Double eww. The stem is leaking and probably needs to be replaced, or rebuilt. It is original, and a replacement part is going to be tricky to find, which means rebuilding the faucet stem is now on my "to do someday list". This is not something my Benadryl addled, post-holiday, super prego mind could handle at the time. I decided to clean it up the best I could for the time being.
All of that greenish white stuff is calcification from our hard water, and needed to be scrubbed off.
Here's the two handles I removed for comparison, the one on the left is totally calcified, the one on the right did not have a leak and looked brand new on the inside.
Lots of scrubbing, toothpaste, and wd-40 later, the crome was shining and most of the calcium was gone. The leak was a little better once I re-tightened everything, but not completely gone.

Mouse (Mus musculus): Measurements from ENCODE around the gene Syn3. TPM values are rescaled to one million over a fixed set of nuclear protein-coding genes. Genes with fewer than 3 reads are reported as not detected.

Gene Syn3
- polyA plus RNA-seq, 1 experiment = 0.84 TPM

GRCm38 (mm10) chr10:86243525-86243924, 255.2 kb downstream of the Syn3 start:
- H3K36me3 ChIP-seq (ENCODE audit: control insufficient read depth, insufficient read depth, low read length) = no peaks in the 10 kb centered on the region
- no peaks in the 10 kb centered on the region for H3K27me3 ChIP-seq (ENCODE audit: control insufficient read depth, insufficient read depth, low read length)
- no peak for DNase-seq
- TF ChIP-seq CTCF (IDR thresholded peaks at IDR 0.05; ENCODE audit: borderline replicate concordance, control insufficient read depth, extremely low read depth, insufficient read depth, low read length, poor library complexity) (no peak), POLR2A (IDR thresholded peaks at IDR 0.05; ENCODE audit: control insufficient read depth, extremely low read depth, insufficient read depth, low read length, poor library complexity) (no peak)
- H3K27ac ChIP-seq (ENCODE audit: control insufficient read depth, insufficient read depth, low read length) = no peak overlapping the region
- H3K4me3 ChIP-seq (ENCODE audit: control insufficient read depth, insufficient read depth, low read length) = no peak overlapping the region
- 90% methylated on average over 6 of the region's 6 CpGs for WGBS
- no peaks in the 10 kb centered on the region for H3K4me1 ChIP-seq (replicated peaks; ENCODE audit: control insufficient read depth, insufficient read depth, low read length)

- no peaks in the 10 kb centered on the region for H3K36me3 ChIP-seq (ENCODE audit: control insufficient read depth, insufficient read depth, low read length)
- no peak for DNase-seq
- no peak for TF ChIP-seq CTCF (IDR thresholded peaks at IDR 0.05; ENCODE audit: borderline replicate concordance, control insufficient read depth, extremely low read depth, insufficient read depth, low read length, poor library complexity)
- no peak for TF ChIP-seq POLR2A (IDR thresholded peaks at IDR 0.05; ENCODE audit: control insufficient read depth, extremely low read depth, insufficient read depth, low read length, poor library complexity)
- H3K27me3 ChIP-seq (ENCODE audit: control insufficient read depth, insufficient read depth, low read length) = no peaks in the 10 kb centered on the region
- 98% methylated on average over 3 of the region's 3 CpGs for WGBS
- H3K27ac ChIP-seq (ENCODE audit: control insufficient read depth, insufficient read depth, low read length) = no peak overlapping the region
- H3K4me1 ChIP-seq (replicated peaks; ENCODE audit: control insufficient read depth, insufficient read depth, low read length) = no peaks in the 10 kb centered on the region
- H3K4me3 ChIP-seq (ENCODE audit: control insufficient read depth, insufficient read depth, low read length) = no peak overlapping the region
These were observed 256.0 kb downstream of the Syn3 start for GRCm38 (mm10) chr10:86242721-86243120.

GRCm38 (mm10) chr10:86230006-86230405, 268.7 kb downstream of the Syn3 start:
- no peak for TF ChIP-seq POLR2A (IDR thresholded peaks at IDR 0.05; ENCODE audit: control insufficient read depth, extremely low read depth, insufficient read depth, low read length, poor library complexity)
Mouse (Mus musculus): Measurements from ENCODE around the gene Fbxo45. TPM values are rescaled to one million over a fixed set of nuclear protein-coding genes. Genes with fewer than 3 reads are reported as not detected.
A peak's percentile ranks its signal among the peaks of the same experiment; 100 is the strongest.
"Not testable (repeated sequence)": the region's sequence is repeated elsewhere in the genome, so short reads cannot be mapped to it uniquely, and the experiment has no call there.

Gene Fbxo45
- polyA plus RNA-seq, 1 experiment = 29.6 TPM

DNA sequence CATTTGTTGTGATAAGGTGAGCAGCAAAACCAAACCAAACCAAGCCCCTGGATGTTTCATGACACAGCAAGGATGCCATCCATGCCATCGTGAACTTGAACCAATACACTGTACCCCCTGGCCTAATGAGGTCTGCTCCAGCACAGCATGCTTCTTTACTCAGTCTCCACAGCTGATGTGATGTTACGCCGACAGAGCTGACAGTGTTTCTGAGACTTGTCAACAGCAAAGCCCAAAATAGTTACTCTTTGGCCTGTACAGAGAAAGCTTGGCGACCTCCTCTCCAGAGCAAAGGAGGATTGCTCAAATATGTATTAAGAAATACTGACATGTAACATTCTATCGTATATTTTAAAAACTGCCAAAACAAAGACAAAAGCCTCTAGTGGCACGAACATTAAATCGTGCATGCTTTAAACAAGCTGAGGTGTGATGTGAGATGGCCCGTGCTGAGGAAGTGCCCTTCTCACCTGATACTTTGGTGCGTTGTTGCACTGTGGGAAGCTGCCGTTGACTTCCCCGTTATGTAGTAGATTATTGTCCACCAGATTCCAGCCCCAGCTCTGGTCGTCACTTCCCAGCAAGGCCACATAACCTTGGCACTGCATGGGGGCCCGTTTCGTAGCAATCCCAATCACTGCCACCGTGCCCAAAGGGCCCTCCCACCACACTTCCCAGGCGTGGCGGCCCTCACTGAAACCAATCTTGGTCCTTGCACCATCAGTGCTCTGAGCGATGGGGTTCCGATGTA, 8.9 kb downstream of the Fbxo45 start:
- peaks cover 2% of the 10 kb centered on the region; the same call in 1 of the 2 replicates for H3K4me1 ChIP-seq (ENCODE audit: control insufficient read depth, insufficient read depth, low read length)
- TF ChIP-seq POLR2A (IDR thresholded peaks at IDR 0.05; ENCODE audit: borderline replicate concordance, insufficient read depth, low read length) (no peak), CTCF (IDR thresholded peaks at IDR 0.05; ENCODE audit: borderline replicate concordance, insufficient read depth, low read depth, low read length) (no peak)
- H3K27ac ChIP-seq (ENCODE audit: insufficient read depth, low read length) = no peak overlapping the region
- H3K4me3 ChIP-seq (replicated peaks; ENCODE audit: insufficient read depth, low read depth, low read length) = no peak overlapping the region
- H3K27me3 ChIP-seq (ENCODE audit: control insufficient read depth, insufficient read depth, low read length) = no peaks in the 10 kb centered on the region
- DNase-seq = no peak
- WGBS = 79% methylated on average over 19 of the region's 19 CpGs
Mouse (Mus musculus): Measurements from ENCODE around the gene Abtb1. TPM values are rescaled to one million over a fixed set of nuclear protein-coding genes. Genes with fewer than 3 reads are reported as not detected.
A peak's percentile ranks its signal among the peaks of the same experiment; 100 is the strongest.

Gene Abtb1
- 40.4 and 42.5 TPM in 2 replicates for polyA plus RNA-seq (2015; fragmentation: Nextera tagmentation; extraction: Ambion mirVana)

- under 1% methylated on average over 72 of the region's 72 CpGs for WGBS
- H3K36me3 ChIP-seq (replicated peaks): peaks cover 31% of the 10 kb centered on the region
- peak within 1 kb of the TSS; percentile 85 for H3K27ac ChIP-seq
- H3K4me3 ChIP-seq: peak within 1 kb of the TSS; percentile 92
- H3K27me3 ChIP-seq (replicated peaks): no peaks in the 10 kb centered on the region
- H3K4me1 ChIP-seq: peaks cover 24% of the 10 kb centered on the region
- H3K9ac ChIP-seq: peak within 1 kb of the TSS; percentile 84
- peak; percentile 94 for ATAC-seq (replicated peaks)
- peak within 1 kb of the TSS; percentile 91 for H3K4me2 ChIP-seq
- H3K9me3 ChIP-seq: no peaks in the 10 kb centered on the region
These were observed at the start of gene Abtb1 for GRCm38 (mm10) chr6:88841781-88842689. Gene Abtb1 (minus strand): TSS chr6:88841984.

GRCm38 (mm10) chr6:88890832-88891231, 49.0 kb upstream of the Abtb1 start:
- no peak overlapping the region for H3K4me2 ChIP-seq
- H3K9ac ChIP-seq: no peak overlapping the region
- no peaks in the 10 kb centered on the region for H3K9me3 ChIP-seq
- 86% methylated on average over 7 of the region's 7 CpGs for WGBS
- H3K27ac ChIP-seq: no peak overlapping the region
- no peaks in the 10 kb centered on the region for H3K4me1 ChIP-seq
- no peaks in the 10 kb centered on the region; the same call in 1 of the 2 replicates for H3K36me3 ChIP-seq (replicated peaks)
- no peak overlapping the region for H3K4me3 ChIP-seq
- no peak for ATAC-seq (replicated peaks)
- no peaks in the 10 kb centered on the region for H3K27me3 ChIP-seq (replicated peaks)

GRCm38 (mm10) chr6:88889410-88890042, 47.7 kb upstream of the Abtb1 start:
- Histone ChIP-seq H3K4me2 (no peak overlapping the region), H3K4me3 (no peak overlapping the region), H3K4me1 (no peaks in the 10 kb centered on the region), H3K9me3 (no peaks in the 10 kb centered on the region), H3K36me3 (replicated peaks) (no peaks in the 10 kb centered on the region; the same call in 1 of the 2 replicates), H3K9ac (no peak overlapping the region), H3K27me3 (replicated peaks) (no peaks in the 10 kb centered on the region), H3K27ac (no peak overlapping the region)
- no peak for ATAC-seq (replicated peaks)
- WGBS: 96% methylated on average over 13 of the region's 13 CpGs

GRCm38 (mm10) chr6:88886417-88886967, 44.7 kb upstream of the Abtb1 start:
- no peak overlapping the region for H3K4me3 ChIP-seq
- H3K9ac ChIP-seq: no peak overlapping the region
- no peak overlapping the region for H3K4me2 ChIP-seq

The replacement kit came with the usual assortment of plastic parts, and one adjustable metal part. (I believe this part is called the "escutcheon", but I am hopped up on Benadryl at the moment so don't quote me on that.) The metal one is less liable to crack under the freakish strength of your brother's new fiance, but...if you don't have those set screws in tight and they start to slip, they could strip the groves on the stem, do make sure they are really on there snuggly.
I dry fitted the pieces then realized I had play "guess which screw", the universal kits come with many unlabeled screws for your guessing pleasure. Joy. So it came pack apart.
Eventually, I found the right screw.
So here we go. Assembly. The escutcheon is sitting squarely on the stem.
Then the cover goes on. See the little square? That turns the escutcheon which turns the stem valve on and off.
Now the handle. This one has groves to match the groves on the cover for stability. Looks pretty much exactly like the stem valve.
Set the handle on in the orientation you want it to appear when the water is off. Screw in the lucky matching screw (HAND TIGHT not strip it!) and if it comes with one, pop in the screw cap. Wipe up the smudgy dirty mess that comes free with any plumbing project and that's it.
And with that my Christmas duties were completed. Voila. Done. Fini.